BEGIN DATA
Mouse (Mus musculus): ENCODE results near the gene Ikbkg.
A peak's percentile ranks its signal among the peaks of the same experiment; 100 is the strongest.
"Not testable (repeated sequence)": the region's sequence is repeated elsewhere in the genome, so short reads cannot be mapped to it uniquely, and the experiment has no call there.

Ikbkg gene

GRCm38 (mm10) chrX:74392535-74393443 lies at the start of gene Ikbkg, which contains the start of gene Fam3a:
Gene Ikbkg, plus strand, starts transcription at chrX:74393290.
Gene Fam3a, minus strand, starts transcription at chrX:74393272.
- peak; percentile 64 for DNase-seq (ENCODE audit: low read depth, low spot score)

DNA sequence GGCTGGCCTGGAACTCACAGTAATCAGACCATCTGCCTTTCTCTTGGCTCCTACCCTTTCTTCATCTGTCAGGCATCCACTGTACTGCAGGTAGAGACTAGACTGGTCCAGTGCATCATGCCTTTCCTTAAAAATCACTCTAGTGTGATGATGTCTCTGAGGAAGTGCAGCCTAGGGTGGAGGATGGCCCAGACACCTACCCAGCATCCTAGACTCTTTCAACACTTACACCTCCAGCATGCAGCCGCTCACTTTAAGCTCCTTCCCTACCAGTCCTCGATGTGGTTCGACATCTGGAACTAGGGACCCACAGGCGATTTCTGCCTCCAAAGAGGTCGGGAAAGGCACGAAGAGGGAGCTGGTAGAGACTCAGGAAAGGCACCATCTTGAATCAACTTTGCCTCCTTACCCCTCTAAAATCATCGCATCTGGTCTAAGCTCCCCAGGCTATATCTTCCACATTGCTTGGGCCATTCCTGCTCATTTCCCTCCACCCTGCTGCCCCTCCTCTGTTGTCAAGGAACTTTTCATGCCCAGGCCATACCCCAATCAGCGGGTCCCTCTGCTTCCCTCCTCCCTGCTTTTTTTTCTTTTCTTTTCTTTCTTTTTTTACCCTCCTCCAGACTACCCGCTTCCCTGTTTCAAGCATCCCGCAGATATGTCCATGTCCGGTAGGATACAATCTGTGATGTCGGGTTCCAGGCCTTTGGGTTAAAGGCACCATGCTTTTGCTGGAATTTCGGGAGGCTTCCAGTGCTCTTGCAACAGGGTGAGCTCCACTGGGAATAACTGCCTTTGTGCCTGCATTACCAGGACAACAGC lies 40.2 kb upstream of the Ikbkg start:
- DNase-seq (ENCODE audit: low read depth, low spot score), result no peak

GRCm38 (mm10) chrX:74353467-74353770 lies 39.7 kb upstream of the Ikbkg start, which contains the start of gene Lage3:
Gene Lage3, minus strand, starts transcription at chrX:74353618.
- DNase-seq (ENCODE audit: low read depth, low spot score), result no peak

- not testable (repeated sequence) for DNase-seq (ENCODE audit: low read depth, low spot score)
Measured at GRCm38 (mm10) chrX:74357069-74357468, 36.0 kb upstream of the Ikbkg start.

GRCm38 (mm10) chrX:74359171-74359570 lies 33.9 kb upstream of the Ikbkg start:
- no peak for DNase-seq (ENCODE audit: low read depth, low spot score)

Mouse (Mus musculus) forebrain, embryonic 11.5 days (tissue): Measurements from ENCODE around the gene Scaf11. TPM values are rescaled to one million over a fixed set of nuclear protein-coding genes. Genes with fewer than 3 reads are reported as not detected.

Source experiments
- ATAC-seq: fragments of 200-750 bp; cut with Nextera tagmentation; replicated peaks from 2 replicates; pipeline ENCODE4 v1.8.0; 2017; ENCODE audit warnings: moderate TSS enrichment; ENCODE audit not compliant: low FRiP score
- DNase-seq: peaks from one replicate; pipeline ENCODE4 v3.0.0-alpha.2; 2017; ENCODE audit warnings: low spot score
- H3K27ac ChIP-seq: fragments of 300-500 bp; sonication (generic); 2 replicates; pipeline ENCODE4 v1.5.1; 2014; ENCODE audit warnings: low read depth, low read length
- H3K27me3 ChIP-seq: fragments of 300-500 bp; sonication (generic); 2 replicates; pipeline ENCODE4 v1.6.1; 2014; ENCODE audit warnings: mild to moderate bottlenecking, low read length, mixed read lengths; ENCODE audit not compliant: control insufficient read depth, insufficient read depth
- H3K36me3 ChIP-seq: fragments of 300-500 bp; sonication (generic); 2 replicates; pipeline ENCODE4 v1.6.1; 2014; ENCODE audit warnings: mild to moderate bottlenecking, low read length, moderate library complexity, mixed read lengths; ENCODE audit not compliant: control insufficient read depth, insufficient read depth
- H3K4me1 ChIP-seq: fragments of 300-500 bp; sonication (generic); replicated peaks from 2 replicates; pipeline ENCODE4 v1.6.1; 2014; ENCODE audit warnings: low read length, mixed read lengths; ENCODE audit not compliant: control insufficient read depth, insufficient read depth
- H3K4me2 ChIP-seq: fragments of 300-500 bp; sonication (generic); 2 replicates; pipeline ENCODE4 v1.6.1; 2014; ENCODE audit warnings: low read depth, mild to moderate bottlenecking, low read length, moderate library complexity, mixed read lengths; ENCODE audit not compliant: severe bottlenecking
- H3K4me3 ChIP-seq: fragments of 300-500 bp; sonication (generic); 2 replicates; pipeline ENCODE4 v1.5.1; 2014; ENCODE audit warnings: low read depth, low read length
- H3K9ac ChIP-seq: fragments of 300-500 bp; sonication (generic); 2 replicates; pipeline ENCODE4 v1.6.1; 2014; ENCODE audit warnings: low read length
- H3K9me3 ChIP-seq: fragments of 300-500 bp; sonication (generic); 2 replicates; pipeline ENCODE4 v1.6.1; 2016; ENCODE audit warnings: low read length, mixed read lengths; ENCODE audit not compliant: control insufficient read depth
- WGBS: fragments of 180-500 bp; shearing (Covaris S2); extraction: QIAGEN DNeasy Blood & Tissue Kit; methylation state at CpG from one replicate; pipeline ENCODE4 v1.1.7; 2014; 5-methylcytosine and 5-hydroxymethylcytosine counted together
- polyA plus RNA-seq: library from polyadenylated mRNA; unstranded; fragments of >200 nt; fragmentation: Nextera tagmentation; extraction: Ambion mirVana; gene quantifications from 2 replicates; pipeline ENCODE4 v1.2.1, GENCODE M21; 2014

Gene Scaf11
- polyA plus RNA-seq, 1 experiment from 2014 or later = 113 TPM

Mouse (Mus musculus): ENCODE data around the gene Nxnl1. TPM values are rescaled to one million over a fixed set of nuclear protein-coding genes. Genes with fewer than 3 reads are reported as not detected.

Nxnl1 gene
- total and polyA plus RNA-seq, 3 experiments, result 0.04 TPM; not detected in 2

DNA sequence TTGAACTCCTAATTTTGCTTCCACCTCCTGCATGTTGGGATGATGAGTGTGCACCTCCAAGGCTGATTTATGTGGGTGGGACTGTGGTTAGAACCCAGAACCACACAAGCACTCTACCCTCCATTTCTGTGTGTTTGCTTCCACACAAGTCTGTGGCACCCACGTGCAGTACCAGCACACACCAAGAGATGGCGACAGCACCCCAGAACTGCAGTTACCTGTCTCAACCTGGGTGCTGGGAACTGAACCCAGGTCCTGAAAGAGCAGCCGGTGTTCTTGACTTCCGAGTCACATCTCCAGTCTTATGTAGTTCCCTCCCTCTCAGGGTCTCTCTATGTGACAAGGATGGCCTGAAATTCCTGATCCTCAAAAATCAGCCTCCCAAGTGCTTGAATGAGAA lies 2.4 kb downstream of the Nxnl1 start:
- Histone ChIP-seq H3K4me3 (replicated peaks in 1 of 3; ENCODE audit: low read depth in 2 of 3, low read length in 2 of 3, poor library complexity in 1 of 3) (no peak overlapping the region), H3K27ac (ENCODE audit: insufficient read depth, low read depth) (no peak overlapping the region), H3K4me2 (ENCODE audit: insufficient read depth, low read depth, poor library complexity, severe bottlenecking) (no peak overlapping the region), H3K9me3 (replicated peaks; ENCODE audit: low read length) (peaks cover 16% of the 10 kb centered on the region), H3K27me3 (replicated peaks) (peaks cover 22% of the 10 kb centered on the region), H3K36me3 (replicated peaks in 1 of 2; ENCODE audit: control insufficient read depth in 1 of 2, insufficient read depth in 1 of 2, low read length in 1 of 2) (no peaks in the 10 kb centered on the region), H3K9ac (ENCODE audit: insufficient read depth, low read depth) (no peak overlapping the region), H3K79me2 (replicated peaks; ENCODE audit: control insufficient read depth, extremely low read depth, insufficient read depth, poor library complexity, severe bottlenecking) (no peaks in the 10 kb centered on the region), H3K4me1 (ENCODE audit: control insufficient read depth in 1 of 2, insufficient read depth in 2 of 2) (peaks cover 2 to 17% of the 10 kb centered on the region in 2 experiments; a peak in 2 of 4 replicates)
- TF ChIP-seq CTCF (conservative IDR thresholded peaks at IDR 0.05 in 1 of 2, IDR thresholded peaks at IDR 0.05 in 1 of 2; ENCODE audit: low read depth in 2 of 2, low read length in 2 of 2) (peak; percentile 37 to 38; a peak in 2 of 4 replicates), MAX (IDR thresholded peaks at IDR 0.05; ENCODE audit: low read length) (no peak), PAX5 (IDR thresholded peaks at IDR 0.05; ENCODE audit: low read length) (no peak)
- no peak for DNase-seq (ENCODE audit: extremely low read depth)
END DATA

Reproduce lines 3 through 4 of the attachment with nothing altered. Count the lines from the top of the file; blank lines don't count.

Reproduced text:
"Not testable (repeated sequence)": the region's sequence is repeated elsewhere in the genome, so short reads cannot be mapped to it uniquely, and the experiment has no call there.

Ikbkg gene